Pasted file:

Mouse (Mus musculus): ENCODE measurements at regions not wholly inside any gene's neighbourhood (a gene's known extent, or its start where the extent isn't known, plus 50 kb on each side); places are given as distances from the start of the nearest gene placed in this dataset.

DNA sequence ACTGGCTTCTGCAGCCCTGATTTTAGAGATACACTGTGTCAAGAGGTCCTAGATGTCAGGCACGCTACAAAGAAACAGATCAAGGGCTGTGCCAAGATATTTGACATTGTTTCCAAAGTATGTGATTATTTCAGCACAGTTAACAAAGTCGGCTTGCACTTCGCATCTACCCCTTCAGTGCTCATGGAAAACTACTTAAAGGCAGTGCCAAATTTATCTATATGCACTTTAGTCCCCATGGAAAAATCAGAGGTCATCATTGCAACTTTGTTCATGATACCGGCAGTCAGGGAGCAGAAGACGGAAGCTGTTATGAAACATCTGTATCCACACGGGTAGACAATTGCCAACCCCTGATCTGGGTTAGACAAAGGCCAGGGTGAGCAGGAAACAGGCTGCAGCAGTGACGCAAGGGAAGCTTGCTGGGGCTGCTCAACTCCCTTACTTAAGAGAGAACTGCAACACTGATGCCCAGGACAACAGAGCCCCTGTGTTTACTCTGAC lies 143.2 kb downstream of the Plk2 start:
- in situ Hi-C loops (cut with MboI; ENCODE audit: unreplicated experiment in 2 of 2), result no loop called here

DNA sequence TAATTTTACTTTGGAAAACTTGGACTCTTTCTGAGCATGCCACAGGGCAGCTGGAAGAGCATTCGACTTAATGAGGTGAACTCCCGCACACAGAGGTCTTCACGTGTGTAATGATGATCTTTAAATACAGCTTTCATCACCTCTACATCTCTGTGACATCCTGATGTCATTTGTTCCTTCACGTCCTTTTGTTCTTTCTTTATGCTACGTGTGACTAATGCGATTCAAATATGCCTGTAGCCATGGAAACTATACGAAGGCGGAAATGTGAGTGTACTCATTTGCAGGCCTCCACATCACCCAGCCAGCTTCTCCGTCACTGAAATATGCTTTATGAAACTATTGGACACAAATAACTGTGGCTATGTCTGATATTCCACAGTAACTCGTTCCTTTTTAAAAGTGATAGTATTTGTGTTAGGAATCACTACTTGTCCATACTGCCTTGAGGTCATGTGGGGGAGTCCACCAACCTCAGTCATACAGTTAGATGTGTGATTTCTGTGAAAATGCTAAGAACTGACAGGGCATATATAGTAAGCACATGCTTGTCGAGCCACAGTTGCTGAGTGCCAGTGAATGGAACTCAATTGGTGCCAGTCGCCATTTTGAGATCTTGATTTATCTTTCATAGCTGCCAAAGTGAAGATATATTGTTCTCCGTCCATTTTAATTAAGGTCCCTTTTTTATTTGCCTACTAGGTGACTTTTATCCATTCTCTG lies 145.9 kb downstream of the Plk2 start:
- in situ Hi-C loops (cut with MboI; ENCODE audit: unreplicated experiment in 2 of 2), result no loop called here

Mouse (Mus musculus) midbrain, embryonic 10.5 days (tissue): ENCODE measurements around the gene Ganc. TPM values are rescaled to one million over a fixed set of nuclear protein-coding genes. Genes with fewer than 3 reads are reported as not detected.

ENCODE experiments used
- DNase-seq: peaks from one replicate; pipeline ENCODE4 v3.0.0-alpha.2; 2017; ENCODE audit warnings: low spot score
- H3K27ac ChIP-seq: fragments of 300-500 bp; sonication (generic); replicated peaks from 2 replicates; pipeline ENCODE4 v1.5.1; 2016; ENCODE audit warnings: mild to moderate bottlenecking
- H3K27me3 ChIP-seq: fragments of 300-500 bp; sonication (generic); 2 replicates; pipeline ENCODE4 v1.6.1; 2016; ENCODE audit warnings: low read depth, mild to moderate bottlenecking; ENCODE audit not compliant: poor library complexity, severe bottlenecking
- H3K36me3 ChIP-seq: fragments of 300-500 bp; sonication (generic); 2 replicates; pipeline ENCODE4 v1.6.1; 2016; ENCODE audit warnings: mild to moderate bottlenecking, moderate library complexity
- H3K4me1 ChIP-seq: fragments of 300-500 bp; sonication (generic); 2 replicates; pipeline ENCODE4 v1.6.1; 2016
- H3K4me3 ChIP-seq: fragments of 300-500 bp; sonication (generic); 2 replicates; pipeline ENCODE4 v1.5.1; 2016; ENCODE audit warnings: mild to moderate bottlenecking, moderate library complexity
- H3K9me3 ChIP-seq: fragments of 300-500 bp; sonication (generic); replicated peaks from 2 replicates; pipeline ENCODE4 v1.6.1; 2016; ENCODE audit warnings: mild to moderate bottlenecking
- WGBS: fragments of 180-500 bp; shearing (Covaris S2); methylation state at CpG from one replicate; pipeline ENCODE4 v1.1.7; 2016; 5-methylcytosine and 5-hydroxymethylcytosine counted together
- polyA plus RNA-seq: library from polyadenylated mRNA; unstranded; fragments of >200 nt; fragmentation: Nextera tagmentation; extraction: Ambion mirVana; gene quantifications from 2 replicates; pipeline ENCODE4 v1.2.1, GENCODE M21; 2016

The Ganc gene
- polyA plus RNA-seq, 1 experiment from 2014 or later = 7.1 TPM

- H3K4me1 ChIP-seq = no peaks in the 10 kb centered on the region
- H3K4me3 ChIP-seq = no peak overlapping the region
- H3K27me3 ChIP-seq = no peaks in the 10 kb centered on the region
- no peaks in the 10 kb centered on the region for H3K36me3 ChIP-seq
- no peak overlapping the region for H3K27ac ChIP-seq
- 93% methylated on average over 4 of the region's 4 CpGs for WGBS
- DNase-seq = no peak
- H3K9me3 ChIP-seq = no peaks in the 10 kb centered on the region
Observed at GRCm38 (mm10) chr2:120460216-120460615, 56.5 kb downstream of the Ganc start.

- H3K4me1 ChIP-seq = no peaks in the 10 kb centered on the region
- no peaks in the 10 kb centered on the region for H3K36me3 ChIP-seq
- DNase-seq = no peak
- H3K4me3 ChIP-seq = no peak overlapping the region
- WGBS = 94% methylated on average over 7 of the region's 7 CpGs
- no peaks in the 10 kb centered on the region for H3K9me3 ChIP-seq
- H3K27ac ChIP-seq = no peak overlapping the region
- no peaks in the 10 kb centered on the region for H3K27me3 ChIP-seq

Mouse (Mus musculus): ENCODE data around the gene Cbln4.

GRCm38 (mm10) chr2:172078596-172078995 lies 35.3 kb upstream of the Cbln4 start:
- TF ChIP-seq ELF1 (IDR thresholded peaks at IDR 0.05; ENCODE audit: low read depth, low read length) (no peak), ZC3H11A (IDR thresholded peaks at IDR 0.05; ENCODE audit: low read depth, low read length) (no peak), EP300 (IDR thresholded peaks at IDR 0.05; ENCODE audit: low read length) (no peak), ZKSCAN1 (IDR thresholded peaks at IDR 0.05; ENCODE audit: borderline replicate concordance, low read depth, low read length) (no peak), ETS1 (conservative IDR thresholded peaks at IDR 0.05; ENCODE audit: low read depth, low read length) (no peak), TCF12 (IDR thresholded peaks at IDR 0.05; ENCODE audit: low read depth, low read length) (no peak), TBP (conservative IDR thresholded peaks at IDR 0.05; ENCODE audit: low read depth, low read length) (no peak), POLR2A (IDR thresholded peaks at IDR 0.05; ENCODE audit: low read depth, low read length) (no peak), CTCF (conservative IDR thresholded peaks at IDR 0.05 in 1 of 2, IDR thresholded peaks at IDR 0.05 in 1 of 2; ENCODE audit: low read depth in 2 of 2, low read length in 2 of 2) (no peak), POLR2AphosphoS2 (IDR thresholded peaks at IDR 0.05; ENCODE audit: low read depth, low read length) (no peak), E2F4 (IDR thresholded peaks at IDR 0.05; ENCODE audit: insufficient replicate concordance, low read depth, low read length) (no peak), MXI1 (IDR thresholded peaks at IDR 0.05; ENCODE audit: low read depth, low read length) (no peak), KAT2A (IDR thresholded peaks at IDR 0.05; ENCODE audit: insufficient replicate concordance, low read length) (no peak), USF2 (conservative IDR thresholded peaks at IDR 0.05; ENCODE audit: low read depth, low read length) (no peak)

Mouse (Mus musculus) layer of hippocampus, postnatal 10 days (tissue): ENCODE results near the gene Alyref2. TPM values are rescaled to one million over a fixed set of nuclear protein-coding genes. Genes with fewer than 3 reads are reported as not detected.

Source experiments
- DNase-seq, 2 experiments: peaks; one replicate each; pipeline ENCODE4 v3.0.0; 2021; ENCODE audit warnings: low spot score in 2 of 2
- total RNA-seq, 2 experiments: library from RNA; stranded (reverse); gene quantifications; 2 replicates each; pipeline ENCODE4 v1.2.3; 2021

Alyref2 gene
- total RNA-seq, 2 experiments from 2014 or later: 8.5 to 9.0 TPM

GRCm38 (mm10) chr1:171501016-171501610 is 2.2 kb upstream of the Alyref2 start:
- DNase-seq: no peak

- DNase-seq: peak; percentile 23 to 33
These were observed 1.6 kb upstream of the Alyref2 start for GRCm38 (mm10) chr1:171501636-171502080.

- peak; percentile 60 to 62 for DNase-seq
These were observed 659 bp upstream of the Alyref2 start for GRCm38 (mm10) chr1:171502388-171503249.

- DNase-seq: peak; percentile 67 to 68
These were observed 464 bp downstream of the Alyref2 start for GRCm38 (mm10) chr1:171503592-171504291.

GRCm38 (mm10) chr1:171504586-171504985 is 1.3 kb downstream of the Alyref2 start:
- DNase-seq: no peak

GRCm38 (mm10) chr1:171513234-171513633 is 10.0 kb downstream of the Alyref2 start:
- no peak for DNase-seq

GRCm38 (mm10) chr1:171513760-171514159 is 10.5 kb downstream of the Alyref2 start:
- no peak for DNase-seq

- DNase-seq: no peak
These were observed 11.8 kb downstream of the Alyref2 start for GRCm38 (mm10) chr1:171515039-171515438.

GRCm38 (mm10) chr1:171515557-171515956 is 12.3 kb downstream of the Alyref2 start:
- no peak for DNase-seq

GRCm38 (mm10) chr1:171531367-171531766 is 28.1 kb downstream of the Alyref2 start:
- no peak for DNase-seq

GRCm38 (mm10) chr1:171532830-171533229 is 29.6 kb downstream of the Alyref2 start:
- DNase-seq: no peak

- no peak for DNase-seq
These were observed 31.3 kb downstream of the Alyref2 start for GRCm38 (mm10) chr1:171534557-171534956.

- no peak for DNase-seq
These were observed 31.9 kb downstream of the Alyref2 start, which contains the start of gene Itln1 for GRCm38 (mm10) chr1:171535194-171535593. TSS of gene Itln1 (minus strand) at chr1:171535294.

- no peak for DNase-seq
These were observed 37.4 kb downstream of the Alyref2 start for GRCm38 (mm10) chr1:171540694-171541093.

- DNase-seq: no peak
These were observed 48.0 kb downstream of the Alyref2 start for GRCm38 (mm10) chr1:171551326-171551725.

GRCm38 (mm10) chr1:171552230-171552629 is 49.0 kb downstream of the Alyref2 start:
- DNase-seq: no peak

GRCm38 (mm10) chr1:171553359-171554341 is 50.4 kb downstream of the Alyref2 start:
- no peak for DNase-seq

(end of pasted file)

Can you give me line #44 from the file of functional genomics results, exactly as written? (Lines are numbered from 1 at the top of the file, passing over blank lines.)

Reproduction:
- total RNA-seq, 2 experiments from 2014 or later: 8.5 to 9.0 TPM